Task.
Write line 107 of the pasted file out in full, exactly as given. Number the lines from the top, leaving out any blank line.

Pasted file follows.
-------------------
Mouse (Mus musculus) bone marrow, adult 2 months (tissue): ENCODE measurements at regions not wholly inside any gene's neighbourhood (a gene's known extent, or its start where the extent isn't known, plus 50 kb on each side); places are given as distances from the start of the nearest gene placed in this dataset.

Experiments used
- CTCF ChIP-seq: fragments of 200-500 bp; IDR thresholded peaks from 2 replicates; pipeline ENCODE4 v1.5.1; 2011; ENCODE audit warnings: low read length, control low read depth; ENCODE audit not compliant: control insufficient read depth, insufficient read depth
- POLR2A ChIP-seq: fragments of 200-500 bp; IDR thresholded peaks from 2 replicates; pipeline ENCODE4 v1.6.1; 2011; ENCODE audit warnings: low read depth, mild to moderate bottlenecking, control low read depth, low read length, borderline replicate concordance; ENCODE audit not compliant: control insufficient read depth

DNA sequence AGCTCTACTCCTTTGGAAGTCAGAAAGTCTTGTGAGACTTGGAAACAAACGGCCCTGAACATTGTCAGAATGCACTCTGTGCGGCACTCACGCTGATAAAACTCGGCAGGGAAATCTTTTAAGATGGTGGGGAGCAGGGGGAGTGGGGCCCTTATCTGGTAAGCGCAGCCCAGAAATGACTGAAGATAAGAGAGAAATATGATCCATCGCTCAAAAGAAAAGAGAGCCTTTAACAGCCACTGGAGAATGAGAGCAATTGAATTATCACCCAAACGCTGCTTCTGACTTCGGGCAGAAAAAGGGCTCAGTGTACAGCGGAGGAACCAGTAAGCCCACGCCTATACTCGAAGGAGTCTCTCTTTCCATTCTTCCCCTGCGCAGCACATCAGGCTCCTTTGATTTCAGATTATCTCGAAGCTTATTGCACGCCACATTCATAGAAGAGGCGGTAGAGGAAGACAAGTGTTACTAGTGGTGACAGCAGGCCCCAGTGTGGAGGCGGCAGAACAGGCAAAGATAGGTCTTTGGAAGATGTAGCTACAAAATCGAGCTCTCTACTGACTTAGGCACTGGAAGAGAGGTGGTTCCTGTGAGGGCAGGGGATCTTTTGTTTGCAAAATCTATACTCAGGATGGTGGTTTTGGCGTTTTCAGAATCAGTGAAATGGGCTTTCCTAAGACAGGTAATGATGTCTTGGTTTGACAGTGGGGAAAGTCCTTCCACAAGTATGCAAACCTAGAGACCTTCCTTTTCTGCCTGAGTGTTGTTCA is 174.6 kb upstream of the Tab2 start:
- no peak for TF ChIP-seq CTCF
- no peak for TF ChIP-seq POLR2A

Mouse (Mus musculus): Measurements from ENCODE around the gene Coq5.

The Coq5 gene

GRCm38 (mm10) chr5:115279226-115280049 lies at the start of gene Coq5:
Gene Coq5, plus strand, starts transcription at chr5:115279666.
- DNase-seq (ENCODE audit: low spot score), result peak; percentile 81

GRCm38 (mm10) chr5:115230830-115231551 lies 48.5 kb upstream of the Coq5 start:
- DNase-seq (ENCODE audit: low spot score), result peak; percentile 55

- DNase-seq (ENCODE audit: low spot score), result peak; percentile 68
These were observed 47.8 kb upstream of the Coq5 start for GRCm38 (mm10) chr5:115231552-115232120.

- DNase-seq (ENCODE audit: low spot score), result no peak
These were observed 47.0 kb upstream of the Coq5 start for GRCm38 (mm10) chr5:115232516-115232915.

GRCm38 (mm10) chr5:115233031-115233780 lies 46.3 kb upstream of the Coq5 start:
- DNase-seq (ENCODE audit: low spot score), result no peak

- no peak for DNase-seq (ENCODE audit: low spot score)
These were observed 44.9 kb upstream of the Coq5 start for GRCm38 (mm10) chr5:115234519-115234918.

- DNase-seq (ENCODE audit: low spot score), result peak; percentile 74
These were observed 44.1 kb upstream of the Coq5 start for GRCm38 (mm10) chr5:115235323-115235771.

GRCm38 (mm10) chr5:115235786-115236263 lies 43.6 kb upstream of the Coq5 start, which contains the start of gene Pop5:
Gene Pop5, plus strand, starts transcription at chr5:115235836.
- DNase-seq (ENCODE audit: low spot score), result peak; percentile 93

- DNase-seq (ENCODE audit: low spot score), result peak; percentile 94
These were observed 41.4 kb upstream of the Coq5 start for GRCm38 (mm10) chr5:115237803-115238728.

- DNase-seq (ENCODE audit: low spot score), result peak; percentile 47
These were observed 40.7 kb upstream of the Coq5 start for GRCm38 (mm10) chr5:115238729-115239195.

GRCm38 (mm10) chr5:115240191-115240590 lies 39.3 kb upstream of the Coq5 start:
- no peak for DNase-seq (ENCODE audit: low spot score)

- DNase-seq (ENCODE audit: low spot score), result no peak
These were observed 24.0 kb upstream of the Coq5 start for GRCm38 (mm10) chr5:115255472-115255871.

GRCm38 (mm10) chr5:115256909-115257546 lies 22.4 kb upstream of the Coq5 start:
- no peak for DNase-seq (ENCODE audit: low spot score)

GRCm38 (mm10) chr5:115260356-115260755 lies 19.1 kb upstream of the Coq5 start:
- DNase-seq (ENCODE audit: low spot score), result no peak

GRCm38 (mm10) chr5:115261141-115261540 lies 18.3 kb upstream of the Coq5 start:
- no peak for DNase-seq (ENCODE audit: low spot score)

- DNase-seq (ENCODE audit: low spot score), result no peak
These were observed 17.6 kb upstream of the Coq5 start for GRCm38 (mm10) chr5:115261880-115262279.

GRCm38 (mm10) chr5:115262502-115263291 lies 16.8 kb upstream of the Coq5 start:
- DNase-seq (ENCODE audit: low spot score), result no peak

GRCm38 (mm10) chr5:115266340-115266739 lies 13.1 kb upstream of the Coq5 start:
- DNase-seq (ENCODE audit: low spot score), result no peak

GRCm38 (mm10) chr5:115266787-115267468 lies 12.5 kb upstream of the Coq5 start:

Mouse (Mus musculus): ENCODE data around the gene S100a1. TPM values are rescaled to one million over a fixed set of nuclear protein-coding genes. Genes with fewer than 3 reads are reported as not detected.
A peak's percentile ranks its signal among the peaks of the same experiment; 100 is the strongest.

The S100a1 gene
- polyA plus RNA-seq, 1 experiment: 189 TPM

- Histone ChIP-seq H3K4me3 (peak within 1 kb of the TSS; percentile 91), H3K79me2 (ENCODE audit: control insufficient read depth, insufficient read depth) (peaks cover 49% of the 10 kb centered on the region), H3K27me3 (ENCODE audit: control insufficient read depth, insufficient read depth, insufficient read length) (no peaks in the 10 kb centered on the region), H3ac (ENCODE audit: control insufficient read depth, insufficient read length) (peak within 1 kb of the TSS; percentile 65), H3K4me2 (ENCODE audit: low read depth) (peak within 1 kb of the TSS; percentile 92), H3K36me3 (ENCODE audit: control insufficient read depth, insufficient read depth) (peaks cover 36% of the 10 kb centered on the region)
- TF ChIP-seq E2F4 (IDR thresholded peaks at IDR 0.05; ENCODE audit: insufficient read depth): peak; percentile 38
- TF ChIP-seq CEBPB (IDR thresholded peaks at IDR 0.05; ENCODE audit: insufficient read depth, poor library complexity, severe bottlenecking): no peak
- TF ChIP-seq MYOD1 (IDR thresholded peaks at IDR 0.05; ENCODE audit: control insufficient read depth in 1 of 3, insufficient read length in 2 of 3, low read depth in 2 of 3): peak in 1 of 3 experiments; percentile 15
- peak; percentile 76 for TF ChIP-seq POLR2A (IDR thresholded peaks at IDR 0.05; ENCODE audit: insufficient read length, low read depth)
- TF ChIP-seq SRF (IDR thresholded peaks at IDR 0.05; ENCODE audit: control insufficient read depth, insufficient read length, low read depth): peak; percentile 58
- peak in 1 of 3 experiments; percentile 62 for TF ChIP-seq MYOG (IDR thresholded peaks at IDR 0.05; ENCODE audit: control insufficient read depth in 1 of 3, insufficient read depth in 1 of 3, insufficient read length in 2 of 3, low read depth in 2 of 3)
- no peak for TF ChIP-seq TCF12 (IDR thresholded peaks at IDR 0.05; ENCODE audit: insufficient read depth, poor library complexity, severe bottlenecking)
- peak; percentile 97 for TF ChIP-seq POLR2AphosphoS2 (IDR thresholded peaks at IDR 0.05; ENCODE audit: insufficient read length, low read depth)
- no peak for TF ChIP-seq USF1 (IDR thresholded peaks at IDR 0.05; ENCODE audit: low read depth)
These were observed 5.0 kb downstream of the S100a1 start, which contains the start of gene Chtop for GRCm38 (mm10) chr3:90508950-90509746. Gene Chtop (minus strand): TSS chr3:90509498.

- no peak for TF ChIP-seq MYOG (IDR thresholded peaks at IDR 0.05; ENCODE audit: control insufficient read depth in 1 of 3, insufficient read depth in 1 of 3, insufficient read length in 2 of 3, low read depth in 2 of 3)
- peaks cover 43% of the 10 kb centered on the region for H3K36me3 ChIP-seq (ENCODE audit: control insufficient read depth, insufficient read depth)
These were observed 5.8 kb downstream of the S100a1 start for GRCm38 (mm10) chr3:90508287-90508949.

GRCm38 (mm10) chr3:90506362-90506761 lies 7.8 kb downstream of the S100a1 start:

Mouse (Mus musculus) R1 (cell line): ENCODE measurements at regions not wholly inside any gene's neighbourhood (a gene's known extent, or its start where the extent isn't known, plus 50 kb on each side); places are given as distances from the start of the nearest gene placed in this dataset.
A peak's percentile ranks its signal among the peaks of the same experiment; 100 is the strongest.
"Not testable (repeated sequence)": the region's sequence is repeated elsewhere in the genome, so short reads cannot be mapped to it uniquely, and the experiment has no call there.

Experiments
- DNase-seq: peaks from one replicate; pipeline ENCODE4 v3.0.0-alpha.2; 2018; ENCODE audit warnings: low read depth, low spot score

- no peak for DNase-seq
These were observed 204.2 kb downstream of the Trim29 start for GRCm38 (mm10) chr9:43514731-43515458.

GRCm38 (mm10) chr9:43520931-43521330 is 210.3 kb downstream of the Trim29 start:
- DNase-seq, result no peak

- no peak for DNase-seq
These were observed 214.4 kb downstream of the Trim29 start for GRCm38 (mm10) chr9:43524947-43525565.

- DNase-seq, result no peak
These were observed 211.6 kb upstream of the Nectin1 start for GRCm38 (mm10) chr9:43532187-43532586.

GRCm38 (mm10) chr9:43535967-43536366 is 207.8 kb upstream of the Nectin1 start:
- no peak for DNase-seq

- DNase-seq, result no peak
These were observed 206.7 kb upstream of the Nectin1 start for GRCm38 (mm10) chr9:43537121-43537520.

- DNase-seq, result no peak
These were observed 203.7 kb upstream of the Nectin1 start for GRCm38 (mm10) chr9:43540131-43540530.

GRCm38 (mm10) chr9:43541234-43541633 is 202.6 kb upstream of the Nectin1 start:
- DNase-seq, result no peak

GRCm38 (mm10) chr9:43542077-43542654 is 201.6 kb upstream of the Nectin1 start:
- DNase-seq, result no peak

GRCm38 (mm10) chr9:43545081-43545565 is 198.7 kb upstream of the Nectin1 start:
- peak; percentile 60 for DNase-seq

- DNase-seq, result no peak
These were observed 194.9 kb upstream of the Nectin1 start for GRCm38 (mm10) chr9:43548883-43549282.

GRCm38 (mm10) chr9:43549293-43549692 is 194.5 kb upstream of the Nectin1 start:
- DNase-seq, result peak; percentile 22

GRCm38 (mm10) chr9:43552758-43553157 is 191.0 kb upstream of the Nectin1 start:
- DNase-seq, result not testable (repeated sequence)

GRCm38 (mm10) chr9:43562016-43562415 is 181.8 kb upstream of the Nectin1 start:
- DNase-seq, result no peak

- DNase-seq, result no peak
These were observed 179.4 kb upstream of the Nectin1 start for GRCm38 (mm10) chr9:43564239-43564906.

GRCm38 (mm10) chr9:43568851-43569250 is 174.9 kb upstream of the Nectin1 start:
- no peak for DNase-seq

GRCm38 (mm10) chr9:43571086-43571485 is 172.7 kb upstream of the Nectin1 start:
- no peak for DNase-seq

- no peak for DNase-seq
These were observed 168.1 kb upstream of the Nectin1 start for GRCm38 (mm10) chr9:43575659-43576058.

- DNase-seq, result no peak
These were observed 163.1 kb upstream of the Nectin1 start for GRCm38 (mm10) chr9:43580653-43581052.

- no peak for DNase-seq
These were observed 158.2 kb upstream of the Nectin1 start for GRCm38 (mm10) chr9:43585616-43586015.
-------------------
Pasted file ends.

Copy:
- no peak for DNase-seq